Partials book series review

Dan Wells may have entered a writing contest with Veronica Roth a few years back. The object of the contest was to write a Young Adult post-apocalypses dystopian trilogy set in a small human community surviving in a formerly major US city. The main character is a teenage girl who becomes a hero bearing arms and fighting for her community. The situation was created through large-scale genetic work on humans carried out by the US Government. Veronica Roth entered the Divergent series. Dan Wells countered with the Partials series.
Well, the results of the contest are in and Roth won. Her Divergent series is popular and is being made into a popular movie series. Wells’ Partial series doesn’t even have a Wikipedia entry.
The Partials series (Partials, Fragments and Ruins novels, plus bonus Isolation story) is not awful, it just has very uneven quality, good writing mixed with bad. Action is fast paced and readable. Characters are well developed, but there is a discontinuity: it is never explained how the main character, a regular teenage girl, all of a sudden becomes an “army of one” soldier, killing time and again and never having a second thought. Divergent’s Tris, who killed Will in the split second action during gunfight and forever agonizes over that decision, is more believable.
The premise of the Partials series is a full scale conflict between humans and large numbers of alienated bio-engineered humanoids. This problem is a recurring theme in Science Fiction, dating back at least to Heinlein’s “Jerry Was a Man”, which tells us that the topic is interesting and explores real moral problems. Unfortunately, the series falls into the typical YA pitfall – the teens are the only ones with the sense to do anything right and save the world while adults at best stand around. And it falls into that pitfall hard, as the first novel develops the story with this gem: a 16 year old intern bests all of the scientific research performed to date and the only ones to act on her insight are a bunch of teenagers.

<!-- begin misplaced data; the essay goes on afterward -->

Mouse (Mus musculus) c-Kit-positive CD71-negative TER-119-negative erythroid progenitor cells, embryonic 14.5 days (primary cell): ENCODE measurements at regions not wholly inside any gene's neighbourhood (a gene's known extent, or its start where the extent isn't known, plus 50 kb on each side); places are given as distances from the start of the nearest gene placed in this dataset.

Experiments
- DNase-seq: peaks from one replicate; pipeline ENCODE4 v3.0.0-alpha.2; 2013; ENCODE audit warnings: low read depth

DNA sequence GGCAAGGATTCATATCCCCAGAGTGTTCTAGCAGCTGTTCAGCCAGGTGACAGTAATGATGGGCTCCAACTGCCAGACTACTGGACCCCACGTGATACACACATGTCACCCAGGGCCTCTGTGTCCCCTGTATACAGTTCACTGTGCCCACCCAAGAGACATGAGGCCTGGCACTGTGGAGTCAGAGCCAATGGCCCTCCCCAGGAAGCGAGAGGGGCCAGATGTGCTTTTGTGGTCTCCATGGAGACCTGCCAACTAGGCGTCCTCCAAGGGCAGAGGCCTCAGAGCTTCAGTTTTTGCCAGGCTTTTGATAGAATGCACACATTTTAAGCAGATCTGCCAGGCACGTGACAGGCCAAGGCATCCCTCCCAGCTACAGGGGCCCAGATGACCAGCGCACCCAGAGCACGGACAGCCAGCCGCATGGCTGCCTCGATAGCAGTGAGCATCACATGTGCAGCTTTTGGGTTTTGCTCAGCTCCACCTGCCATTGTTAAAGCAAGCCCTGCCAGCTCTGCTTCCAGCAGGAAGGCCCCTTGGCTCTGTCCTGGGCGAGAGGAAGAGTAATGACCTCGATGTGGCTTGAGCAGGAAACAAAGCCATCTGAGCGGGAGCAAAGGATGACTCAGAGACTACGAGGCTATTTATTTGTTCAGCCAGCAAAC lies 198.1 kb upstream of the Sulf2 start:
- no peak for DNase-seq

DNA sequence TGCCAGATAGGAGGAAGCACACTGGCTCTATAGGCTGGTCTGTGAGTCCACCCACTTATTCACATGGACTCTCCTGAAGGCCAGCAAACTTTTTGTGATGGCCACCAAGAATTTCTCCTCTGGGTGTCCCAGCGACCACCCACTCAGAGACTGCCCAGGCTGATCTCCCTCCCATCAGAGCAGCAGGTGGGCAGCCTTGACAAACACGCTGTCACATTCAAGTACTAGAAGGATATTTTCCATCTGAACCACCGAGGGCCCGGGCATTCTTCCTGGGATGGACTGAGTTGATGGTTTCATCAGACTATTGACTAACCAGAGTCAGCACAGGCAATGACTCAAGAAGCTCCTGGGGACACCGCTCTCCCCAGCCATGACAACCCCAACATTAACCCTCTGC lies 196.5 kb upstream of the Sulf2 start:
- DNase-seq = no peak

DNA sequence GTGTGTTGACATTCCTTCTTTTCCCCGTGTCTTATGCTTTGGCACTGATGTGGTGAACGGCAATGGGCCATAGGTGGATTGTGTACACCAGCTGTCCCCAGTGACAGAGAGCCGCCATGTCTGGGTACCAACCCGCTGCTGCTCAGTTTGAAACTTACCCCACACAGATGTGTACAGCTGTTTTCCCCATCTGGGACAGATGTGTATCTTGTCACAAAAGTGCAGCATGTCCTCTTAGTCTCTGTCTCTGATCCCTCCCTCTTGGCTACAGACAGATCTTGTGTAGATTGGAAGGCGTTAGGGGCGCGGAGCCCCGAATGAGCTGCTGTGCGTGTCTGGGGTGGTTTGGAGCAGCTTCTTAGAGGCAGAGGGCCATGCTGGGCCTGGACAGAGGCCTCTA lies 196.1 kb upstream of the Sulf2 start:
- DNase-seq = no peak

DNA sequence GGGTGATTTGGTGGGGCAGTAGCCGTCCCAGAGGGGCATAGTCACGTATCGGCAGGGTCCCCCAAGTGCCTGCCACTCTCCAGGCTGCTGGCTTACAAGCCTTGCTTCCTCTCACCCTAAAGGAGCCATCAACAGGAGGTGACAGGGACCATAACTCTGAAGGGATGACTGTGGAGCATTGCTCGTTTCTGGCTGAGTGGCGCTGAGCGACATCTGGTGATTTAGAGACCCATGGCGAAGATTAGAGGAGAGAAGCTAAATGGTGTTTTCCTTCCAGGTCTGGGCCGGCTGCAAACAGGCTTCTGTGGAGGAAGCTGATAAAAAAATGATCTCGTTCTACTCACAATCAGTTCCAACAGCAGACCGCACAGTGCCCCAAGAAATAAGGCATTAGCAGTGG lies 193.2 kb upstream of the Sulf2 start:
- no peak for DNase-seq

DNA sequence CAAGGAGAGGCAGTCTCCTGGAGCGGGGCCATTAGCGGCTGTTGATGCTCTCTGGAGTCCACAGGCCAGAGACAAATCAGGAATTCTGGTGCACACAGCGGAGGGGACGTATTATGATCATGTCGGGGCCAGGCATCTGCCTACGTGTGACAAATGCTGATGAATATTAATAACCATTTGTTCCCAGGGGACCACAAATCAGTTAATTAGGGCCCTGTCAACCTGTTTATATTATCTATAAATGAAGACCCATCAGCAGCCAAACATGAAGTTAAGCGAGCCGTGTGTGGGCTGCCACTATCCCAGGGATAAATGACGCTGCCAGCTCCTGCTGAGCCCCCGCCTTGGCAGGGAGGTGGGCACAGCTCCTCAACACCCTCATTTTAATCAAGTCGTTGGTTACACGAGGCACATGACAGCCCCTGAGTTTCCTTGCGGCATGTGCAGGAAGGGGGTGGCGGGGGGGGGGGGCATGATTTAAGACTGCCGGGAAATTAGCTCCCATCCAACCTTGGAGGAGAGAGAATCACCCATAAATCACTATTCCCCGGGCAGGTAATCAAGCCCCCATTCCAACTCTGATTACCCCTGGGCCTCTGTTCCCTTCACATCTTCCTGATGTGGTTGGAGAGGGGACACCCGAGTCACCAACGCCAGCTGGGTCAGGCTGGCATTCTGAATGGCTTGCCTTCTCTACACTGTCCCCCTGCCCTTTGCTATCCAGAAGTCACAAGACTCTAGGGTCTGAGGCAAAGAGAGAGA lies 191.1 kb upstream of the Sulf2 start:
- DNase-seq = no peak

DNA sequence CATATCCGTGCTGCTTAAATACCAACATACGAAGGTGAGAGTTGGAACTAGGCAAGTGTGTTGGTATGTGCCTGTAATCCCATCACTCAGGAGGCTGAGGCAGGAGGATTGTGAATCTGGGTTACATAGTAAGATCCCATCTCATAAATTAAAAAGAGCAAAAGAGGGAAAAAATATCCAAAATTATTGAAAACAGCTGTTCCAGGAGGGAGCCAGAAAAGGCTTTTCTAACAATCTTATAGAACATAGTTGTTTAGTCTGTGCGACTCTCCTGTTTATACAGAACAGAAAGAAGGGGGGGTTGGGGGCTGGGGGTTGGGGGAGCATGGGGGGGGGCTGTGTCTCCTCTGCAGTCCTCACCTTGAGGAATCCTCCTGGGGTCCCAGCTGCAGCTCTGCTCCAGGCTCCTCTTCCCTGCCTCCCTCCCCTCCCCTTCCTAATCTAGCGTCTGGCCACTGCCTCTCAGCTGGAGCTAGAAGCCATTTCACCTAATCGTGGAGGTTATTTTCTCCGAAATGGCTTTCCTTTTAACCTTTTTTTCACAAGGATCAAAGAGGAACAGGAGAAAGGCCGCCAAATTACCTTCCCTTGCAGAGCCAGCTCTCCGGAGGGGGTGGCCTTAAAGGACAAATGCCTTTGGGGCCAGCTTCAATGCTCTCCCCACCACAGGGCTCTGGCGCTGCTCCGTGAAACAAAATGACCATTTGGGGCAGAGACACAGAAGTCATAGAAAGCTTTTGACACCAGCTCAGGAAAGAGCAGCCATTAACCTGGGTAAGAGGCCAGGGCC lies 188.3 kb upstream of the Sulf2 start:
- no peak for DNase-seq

The author shows his creativity in describing how climate can be changed by genetically engineered microorganisms. Unfortunately, his best creative idea is not well integrated into the plot. The climate change is unbelievably quick and is used simply to pile on additional obstacles to the heroic humans toward the end of the series. This was just irritating to me.
Intended or not, the book makes a point about importance of separation of power. In the human community, government becomes tyrannical, ruling by fear and going so far as to mandate serial pregnancy from age 16. This is possible because all the power is concentrated in the hands of a 20-member Senate (in reality, even smaller 5 member core Senate), which makes laws, executes them and also judges citizens.
There is an interesting angle on the ethics of science. In this book series, well intentioned scientists attempted to subvert evil plans of the government, but ended up creating even bigger monstrosity in the process.
While the beginning is of questionable quality, so is the ending. Lighthearted happy ending effectively erases sacrifice of the immediately preceding battle scene. How important could be a self sacrifice of a Heron, who was known as a cynic who cared for her self preservation before everything else? I guess not very important if even her comrades shrug it off and get busy setting up dating arrangements before her body is cold. Need I compare this to the powerful punch-in-the-gut conclusion of the Divergent series?
In summary, an interesting topic, some creative ideas, but poor execution.

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